We all, unfortunately, have experienced the problems with wood-on-wood drawer slides. This time and cost-saver from mass-produced furniture creates warping, binding and sticking. Full-extension drawer glides ensure easy opening for generations. This is truly a vital component of quality furniture.
From the 1300’s, the term means using interlocking joints to maximize the surface area of the joint where the furniture is adhered to each other. The larger the wood surface area for the glue to bond increases the strength of the joint. The result is clean lines and unmatched durability. Mass retailers don't utilize this method.
OLD WORLD QUALITY INDOOR FURNITURE
Today, all furniture is not created equal. The difference between mass produced and handcrafted furniture is in the materials that are used, the time and the craftsmanship that's put into each and every piece. The higher-end furniture that's typically purchased from a large retail store is nice, but not expected to last longer than seven years.
In the old world, artisans and other craftsman took their time to build each unique piece. The ability to build true handcrafted works of art still exists today, thanks to our friends in the Amish community.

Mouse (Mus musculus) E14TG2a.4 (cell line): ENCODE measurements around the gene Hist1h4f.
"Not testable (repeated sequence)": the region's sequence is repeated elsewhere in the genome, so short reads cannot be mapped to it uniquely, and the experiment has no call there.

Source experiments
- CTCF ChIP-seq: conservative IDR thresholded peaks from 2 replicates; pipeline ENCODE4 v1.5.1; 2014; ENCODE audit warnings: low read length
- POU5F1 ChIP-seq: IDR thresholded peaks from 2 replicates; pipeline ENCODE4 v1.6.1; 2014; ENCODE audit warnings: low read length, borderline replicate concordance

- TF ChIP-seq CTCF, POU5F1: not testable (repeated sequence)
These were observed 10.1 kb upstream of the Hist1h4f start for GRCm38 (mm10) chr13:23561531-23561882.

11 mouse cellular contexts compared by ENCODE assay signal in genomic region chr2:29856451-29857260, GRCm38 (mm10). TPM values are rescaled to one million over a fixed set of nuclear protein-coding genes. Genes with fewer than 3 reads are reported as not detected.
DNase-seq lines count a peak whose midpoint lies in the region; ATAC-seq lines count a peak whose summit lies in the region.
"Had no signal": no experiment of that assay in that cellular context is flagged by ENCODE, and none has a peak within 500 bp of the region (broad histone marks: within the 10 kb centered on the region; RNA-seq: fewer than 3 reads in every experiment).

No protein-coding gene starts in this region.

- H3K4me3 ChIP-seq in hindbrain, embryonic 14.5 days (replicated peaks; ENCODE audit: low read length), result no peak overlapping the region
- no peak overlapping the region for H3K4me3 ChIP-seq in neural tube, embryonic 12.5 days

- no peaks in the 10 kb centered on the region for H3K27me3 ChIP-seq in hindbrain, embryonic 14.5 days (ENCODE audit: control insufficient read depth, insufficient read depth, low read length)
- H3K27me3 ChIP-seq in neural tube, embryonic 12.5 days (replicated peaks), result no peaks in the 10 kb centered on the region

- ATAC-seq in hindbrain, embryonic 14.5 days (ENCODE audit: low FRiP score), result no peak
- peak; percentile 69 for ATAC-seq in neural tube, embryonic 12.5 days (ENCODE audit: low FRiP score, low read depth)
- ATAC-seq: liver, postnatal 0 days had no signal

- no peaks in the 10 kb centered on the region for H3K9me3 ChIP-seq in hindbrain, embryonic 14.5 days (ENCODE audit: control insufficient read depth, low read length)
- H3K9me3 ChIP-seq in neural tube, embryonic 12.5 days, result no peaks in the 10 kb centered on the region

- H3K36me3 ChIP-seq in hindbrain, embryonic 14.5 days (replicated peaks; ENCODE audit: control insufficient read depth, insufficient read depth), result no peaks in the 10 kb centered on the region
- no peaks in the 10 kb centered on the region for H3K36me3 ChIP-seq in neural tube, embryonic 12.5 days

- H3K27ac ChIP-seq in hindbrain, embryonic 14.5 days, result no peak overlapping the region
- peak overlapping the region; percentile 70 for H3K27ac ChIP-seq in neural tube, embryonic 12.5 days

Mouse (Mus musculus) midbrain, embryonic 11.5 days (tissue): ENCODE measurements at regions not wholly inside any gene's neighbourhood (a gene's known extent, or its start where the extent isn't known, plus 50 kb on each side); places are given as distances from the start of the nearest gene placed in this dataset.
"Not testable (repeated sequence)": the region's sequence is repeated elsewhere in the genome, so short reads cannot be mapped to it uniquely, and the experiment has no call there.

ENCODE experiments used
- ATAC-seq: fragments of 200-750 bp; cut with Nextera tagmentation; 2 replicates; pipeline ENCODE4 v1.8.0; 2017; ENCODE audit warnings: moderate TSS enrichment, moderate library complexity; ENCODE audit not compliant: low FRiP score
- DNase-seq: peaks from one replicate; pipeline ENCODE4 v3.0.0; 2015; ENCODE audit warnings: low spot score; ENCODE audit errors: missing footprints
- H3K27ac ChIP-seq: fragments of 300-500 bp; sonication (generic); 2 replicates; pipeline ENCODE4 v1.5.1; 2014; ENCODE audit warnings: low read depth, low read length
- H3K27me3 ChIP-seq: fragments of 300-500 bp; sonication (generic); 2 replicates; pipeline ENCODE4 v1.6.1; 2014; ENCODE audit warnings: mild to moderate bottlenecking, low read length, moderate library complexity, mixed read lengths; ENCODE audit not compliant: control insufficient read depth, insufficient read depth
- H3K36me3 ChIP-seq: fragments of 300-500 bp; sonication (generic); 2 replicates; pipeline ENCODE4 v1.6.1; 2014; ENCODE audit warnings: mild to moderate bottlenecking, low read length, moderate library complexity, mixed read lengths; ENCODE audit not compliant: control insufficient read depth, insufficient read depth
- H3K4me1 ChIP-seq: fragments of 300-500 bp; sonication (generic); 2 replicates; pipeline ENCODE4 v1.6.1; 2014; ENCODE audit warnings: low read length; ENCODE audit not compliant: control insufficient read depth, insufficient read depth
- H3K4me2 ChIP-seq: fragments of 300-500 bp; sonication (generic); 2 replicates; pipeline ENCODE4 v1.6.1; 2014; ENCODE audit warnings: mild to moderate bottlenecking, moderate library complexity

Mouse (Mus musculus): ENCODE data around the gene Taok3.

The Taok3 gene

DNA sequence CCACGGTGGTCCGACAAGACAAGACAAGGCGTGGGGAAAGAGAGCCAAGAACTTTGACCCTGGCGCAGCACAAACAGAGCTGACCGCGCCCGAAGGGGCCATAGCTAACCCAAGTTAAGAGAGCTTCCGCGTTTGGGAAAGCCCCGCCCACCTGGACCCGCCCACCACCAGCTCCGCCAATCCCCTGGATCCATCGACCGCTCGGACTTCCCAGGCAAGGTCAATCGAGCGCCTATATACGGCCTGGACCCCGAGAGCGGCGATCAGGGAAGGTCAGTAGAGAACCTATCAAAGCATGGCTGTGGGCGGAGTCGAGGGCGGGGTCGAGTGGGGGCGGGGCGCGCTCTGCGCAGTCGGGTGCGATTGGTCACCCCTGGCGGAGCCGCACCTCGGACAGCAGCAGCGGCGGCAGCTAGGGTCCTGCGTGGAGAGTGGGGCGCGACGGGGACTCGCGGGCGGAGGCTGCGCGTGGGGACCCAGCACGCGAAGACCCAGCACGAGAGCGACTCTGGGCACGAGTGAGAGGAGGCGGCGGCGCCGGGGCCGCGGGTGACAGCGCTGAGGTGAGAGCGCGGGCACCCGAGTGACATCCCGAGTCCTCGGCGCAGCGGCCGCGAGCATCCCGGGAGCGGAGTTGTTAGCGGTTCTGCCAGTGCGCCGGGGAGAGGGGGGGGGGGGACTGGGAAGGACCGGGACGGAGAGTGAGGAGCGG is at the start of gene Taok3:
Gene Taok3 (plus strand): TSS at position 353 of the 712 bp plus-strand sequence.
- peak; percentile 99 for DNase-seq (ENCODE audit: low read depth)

The truest difference between old world craftsmanship and mass-produced furniture is significant. Here's some of the important differences:
North American hardwoods have the highest standards of sustainable forestry and are the most consistent quality woods in the world. They offer outstanding grain patterns, mellow with age and grow more beautiful over the years.
Fine furniture makers utilize a process known as baked-on conversion varnish when they provide the finish to their pieces. This finish helps your investment resist oil, grease, alcohol and other common spills. It also helps resist cracking due to age or extreme temperatures. Better yet, it creates a silky finish that feels great to the touch and provides a soft, sophisticated look.